Thursday, October 9, 2014

AG Wilson Asks SC Supreme Court to Address Issue of Same Sex Marriage In South Carolina

UPDATE: The SC Supreme Court has issued an order, which basically stays all SC probate courts from issuing marriage licenses to same-sex couples until the federal court litigation is resolved. The status quo ante of no same-sex marriage will remain in place.

If you're following the same-sex marriage news these days, you've seen a lot of action in South Carolina this week.

First, on Monday, the United States Supreme Court decided not to hear a case that involved same-sex marriage, with the implication being that SCOTUS wasn't going to overturn a decision banning same-sex marriage. Everyone basically interpreted this to mean that SCOTUS wasn't going to support any ban on same-sex marriages.

Accordingly, on Wednesday the Charleston County Probate Court started accepting applications for marriage licences to same-sex couples. Note, this is different than actually granting the marriage license, but it's tantamount to doing so.

Also on Wednesday, there was a rally at the SC Statehouse to support what the Charleston County Probate Court was doing. At the rally, the supporters of same sex marriage encouraged same-sex couples to apply for marriage licenses throughout the state of South Carolina. Additionally, the group called on Alan Wilson to simply do nothing and not file any action to enforce the provision in our State Constitution banning same-sex marriage.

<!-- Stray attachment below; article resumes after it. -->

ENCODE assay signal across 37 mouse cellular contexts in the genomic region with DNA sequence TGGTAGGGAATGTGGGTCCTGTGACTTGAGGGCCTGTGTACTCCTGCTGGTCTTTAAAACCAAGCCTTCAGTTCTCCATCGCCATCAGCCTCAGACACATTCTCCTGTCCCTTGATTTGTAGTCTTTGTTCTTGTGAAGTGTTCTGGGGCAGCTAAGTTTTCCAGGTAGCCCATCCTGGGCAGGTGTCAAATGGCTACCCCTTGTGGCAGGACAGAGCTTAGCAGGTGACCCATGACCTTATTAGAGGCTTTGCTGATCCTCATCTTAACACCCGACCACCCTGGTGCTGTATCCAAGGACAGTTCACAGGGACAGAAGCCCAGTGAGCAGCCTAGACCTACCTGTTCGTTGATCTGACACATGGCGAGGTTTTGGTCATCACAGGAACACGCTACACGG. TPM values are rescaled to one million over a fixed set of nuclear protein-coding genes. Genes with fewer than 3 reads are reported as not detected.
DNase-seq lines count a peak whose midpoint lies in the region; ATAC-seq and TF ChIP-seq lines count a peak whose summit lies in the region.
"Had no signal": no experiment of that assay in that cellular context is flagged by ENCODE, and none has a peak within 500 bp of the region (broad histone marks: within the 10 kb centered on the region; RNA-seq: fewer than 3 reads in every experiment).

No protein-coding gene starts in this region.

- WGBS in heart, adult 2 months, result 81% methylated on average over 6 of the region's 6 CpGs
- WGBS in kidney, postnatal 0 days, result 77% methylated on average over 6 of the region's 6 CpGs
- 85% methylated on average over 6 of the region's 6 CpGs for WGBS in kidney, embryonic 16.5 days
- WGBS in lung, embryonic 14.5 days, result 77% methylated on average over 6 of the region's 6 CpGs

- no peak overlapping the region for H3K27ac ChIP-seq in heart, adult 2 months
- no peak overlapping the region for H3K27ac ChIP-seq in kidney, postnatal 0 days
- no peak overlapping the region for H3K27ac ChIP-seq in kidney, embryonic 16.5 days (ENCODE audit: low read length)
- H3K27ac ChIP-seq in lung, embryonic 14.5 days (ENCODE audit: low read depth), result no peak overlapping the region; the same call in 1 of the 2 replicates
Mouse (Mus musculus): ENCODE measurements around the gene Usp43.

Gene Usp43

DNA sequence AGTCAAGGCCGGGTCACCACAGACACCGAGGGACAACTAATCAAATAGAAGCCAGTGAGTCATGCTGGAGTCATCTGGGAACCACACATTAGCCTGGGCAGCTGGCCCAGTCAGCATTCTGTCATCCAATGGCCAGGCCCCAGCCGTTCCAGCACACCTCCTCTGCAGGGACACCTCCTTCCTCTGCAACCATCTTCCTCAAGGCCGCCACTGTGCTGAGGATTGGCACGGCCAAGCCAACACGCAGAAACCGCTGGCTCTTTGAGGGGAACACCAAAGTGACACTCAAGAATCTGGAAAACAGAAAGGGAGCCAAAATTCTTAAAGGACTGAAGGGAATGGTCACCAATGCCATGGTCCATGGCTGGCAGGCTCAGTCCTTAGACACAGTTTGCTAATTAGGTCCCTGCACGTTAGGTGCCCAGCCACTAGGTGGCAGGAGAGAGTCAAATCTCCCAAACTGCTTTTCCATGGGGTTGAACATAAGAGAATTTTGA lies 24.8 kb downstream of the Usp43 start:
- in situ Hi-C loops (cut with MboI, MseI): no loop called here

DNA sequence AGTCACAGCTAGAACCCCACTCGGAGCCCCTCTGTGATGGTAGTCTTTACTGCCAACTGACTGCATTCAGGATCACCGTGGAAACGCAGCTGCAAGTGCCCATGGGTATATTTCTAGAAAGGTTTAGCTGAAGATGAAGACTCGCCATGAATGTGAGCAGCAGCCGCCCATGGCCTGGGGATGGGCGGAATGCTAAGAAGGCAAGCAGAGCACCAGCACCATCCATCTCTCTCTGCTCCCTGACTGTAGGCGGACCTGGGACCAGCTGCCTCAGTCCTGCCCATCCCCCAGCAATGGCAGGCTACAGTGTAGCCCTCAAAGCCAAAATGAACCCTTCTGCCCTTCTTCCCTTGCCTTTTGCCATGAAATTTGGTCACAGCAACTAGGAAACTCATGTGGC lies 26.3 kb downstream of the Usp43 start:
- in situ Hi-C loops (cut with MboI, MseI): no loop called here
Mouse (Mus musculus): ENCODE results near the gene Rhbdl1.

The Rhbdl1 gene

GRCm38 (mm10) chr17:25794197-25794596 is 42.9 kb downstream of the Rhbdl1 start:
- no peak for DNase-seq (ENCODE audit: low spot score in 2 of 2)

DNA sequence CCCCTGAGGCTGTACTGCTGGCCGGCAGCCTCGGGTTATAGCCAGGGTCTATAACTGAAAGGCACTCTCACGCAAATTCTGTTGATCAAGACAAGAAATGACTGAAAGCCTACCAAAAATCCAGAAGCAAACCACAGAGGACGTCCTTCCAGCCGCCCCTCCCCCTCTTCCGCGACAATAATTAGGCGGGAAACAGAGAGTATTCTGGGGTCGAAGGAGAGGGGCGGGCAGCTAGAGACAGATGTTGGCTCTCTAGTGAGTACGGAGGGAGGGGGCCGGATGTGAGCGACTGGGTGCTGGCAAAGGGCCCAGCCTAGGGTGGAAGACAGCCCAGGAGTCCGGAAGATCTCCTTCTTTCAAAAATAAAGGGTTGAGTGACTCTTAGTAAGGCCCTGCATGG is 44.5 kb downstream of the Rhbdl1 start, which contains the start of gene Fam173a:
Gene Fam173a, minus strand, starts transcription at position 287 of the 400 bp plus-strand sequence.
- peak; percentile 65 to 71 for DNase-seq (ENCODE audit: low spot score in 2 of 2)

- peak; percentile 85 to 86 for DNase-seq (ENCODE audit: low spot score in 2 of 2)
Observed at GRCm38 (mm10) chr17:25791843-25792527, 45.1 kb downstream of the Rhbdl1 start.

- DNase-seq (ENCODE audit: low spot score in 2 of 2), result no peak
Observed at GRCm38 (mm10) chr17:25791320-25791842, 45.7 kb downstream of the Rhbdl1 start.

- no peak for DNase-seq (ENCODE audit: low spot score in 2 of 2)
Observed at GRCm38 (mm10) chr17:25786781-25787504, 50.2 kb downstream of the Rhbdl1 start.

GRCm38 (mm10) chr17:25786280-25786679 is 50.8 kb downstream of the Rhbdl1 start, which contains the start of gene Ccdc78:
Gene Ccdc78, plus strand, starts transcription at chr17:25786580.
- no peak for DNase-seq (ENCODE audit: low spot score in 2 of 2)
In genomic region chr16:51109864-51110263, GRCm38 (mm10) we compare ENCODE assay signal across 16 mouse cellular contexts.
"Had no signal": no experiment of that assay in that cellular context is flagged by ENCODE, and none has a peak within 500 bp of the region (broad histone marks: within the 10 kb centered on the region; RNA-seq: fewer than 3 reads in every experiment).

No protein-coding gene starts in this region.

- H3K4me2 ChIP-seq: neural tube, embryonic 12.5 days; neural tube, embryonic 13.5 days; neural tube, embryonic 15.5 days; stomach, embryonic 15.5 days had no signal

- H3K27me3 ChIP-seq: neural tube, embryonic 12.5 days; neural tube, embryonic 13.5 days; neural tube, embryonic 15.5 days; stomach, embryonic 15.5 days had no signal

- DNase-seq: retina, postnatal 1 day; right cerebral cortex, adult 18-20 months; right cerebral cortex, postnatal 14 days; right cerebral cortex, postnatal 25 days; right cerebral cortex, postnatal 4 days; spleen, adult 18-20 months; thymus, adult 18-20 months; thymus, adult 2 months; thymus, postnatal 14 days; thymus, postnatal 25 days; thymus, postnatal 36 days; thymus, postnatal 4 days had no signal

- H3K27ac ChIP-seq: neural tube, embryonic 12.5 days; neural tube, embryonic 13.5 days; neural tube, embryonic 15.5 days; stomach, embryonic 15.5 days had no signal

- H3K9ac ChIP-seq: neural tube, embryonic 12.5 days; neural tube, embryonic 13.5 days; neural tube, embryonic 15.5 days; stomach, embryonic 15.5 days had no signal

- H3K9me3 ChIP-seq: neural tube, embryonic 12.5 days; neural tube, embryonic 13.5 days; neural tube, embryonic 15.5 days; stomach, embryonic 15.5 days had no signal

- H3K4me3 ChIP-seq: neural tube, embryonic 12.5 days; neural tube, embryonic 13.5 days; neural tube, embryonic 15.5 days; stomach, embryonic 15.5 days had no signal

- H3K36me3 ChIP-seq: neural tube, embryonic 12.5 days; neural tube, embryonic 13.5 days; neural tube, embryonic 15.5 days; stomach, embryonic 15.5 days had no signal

However, Alan Wilson decided that he was going to ask the SC Supreme Court to resolve this issue. His filing is here. [PDF]

I think that's the right move by Alan Wilson. We have a law. In fact, it's part of our State Constitution. We can't just ignore it without a court formally declaring it to be invalid. If you go read the petition that Wilson filed, that's basically what he's saying.
"Moreover, a public official may not refuse to follow State law because 'he thought the law unconstitutional.' It is, instead, his or her duty to 'follow it until judicially declared invalid.' Trustees of Wofford College v. Burnett, 209 S.C. 92, 104-5, 395 S.E.2d 155 (1946).
This is about the rule of law and legal process. We can't just have Probate Judges in each county deciding if they are or are not going to follow the law. Once the law is ruled unconstitutional, which it will be, then the Probate Courts can issue licences - not before.

Alan Wilson is doing the right thing by filing this petition.

You can't skip steps.

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